Globetrotting Phytoplankton More Likely To Survive Climate Change

By on May 12, 2016
Ocean sunset. (Credit: Public Domain)

Ocean sunset. (Credit: Public Domain)


A key to surviving climate change for many organisms is the ability to relocate. Princeton University researchers have found that phytoplankton have a better chance at surviving global warming than previously thought because they travel ocean currents so widely. They travel so much that they can move all over the globe in as little as 10 years, scientists have found.

Scientists made the find by regarding phytoplankton as particles with no ability to control their movements. They assumed that any particle would travel in the same way, including harmful particles such as pollutants, radioactive particles and plastic debris.

The researchers made use of Dijkstra’s algorithm, which finds the shortest path between two points when multiple routes are possible. This cut down on the total computing power needed to calculate phytoplankton travel routes. Surface current data from an MIT database were also utilized.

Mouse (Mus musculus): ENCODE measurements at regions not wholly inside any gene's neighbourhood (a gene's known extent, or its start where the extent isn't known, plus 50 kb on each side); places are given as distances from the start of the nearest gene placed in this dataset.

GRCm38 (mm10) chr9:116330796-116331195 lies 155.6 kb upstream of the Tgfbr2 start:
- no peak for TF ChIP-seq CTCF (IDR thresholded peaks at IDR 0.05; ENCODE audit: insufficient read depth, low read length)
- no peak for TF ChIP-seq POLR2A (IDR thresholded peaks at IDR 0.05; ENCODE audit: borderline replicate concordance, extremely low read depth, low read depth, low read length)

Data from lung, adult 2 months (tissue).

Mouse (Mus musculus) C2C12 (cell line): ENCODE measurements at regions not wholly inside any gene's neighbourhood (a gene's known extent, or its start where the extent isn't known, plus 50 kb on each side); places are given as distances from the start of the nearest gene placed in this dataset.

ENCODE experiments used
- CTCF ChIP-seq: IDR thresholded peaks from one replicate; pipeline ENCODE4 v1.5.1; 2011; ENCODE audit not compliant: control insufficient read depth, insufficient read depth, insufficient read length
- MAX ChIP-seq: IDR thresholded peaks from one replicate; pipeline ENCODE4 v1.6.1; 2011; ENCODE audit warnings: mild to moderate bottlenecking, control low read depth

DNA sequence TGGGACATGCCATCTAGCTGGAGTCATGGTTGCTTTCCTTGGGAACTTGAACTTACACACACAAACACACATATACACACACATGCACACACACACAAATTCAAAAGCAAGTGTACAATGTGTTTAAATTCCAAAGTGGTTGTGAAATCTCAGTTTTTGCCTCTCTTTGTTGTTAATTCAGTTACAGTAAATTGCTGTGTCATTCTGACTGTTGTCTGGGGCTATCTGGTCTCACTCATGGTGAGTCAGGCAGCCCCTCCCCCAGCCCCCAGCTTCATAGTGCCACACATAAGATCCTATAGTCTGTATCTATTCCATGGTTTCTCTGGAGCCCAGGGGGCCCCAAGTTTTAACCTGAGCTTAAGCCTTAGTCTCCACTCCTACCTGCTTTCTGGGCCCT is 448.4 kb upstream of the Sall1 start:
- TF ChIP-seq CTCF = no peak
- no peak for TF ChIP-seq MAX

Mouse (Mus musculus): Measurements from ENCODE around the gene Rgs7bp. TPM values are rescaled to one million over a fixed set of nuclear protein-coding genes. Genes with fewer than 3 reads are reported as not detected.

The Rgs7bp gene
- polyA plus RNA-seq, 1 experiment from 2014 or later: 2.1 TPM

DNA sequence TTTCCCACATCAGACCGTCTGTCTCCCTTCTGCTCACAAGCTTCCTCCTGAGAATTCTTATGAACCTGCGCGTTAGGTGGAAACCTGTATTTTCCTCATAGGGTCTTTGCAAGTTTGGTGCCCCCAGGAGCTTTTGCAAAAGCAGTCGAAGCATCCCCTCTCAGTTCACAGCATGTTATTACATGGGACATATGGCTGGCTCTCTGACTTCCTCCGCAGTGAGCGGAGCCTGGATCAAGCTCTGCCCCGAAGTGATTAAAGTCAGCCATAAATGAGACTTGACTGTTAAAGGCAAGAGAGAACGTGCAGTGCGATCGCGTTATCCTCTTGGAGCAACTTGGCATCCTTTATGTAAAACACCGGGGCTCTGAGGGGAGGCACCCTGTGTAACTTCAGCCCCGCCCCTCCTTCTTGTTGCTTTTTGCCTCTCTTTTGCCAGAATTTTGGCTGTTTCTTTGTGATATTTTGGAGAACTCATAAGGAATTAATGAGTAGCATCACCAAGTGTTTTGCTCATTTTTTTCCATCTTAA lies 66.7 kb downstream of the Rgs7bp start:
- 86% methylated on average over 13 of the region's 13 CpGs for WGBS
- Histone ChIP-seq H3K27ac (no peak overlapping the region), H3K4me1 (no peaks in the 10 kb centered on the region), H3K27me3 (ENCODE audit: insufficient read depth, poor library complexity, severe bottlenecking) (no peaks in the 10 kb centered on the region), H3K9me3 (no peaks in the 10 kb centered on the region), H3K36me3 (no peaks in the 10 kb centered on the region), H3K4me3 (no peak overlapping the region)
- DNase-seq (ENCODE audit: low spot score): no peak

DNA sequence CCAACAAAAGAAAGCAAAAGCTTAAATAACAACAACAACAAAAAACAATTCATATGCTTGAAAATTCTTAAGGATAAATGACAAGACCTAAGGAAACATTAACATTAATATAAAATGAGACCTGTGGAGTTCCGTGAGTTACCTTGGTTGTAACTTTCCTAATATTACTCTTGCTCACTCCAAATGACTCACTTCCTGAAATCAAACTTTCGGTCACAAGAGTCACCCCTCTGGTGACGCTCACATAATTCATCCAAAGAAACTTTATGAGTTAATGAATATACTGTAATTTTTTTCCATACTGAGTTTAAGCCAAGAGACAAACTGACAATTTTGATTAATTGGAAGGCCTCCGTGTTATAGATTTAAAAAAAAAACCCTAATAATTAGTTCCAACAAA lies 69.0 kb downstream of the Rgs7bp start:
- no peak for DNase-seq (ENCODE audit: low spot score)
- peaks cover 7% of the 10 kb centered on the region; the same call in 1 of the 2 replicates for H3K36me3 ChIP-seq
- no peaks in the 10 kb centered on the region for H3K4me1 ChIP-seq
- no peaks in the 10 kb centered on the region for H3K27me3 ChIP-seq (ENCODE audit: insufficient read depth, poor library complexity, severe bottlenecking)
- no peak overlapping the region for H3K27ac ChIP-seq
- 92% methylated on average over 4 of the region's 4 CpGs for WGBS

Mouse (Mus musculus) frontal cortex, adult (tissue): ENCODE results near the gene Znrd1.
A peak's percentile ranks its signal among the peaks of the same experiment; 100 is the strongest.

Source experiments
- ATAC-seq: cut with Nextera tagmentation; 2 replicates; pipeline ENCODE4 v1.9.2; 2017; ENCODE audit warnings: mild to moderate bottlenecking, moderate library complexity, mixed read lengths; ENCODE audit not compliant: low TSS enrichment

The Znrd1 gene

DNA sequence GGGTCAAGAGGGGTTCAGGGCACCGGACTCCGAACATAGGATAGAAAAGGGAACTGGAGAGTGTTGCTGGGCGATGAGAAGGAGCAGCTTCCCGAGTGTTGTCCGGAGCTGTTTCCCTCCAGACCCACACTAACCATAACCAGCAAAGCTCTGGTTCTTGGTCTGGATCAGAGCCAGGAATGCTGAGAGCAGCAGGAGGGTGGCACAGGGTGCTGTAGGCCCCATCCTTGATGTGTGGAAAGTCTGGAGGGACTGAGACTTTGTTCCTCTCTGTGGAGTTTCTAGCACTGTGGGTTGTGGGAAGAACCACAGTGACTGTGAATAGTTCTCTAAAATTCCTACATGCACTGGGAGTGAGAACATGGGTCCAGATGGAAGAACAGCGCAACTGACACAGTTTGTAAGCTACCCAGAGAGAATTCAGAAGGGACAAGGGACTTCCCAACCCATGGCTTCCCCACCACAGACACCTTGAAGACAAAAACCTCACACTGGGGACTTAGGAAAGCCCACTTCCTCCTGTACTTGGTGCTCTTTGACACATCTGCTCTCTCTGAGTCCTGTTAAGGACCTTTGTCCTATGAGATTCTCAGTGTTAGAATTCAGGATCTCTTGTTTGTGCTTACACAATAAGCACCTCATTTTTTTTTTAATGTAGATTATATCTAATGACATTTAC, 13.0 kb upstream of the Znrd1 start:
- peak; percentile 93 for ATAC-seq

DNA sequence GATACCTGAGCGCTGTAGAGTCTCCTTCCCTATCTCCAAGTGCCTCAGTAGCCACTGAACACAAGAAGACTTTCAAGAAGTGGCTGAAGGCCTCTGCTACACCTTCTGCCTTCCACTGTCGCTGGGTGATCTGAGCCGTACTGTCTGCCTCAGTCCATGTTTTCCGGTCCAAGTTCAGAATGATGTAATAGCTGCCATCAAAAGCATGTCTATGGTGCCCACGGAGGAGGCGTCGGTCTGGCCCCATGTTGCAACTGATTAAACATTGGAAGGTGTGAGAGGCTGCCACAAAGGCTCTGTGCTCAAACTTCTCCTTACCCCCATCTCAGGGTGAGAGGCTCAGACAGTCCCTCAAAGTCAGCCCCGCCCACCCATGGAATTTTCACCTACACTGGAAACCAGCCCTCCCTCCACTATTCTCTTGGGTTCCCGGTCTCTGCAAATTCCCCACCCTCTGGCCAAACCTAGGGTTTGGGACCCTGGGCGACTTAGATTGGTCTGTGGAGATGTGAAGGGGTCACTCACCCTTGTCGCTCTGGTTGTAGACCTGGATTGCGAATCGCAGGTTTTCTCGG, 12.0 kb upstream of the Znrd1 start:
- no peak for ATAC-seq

Multiple simulations were run, forecasting the routes of about 50 billion particles. But far more phytoplankton particles are believed to be in the ocean. The study didn’t take into account zooplankton, which can control their movements, and whose marine travels would likely differ.

Top image: Ocean sunset. (Credit: Public Domain)

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